Rapaflo Treats LUTS Better Than Cialis in Short Run but Causes More Side Effects, Study Finds

Rapaflo Treats LUTS Better Than Cialis in Short Run but Causes More Side Effects, Study Finds

Rapaflo (silodosin) was more effective than Cialis (tadalafil) in improving lower urinary tract symptoms (LUTS) caused by prostate enlargement in a study comparing the two drugs, though Rapaflo caused more adverse reactions.

The study, Comparison of Silodosin versus Tadalafil in Patients with Lower Urinary Tract Symptoms Associated with Benign Prostatic Hyperplasia, appeared in the journal LUTS: Lower Urinary Tract Symptoms. It showed that when men switched from Cialis to Rapaflo, their quality of life improved rapidly.

Researchers at Japan’s National Center for Geriatrics and Gerontology noted that although several trials have compared the effects of Cialis and Flomax (tamsulosin), none had looked at the differences between Cialis and Rapaflo, which belongs to the same class of drugs as Flomax.

Researchers in this study assigned 188 men to two randomly assigned groups. One received either 8 mg of Rapaflo per day , the other 5 mg of Cialis per day, for eight weeks. The study was not blinded, meaning that both patients and study staff knew which drug each patient was taking.

Those on Cialis during the first eight weeks were then re-randomized to either continue with Cialis or switch to Rapaflo for another eight weeks of treatment. After the first treatment period, 78.7 percent of men on Rapaflo responded to treatment, compared to 69.6 percent for Cialis — not a statistically significant difference.

Those receiving Rapaflo improved by 10.1 points on the International Prostate Symptoms Score (IPSS) scale, while Cialis patients improved by 8 points, which was significantly less. Specifically, symptoms of incomplete bladder emptying, weak stream and nighttime urination improved more with Rapaflo than Cialis. Other symptoms had improved to a numerically greater extent in the Rapaflo group, but the difference was not significant.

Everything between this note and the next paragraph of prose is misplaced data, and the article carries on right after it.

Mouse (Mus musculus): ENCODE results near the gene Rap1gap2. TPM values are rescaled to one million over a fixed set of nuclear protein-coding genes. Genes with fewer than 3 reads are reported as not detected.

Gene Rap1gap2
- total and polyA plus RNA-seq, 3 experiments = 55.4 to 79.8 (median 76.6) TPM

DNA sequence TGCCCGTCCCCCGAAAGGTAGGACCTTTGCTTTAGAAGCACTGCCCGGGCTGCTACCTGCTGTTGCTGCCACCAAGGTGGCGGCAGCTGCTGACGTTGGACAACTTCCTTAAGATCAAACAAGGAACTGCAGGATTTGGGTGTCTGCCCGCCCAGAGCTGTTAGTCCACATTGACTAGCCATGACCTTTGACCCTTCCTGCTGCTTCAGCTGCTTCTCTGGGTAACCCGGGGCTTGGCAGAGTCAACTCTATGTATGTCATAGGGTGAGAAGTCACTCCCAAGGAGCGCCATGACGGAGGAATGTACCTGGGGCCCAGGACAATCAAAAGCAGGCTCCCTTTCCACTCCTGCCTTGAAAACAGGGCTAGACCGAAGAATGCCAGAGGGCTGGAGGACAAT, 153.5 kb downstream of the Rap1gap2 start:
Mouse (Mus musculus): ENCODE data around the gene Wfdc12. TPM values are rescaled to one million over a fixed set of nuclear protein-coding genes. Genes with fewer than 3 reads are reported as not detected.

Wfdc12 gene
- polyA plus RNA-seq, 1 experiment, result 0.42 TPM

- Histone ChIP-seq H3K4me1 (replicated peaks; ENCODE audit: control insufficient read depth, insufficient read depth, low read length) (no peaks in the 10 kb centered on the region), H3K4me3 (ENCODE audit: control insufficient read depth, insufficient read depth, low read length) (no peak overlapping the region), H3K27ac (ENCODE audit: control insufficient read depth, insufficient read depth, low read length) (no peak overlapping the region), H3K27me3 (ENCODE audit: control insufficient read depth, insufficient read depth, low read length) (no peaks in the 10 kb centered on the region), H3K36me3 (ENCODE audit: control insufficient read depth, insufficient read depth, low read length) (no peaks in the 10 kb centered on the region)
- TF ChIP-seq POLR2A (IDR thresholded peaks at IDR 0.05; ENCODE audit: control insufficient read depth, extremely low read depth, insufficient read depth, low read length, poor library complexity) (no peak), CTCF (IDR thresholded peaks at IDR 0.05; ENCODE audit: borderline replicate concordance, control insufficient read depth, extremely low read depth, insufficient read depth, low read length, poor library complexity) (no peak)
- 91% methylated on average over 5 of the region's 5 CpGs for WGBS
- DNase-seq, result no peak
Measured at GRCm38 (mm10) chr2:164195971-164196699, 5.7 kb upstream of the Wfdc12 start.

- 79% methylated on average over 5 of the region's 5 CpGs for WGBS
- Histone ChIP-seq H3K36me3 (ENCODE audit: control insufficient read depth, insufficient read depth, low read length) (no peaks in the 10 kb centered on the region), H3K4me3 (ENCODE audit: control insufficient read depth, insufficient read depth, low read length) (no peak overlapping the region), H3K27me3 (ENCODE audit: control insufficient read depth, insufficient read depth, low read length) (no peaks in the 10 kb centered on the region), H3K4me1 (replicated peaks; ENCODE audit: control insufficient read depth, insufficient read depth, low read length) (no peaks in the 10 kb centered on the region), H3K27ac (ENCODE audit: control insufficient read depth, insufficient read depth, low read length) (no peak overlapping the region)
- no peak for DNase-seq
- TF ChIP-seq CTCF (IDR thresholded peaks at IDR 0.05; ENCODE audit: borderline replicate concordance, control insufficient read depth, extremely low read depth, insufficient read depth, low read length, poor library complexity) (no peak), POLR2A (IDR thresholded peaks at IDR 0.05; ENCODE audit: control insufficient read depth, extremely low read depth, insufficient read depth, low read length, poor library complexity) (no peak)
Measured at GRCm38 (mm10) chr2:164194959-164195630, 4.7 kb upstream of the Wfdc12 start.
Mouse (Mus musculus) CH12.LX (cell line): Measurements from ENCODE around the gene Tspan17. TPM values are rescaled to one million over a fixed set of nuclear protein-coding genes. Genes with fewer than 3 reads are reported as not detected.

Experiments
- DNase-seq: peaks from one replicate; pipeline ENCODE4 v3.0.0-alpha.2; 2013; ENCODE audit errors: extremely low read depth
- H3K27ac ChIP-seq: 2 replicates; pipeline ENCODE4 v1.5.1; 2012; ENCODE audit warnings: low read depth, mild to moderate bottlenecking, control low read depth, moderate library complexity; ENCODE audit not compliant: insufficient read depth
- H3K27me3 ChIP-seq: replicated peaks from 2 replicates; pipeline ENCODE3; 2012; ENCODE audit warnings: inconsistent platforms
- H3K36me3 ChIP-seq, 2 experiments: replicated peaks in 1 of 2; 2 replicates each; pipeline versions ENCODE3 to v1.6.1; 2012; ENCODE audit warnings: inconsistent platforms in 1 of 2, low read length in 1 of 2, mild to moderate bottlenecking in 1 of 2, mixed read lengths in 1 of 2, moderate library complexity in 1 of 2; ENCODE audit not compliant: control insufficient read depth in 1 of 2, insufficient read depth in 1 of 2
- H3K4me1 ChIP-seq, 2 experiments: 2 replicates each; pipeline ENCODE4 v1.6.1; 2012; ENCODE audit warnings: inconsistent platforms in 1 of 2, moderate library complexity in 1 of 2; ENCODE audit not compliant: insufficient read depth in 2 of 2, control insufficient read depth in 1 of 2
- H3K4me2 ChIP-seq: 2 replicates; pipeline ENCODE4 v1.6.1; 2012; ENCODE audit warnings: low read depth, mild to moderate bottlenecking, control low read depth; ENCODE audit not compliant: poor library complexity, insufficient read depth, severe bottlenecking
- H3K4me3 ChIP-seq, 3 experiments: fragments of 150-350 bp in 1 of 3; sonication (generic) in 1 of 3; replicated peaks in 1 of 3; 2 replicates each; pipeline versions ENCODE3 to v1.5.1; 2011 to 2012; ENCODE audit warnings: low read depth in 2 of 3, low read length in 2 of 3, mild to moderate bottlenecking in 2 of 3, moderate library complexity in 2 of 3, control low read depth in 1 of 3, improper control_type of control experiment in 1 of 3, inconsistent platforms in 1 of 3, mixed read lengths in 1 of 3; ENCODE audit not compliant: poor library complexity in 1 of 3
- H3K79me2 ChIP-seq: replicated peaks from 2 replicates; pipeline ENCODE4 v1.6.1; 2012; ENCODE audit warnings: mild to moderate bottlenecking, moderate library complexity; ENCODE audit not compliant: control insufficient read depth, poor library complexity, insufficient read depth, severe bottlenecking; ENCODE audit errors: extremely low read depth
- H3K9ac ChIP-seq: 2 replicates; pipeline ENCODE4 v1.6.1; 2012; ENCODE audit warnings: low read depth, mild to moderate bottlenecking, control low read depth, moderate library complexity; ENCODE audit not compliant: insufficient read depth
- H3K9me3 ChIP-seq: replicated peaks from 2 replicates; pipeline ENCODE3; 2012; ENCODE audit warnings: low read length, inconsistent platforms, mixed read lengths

Both groups saw their quality of life improve, though the improvement was larger for men treated with Rapaflo.

During the second study period, the IPSS symptoms scores of patients who switched to Rapaflo dropped more rapidly. But by the end of the trial, the two groups of patients had a similar change in symptoms, measured from the start of the second study period. Likewise, researchers saw quality of life improvements after two weeks on Rapaflo and four weeks on Cialis in the second study period.

The trial did not include a group treated with Rapaflo over 16 weeks, so differences over the longer term were not studied.

In all, 23.4 percent of men on Rapaflo and 8.4 percent of men on Cialis reported side effects. While both groups experienced dizziness, headache and gastrointestinal problems, only Rapaflo use was linked to orthostatic hypotension (low blood pressure when standing up), nasal congestion, ejaculation difficulties and retrograde ejaculation. Those side effects led three men on Rapaflo and one on Cialis to stop treatment altogether.

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Magdalena is a writer with a passion for bridging the gap between the people performing research, and those who want or need to understand it. She writes about medical science and drug discovery. She holds an MS in Pharmaceutical Bioscience and a PhD — spanning the fields of psychiatry, immunology, and neuropharmacology — from Karolinska Institutet in Sweden.

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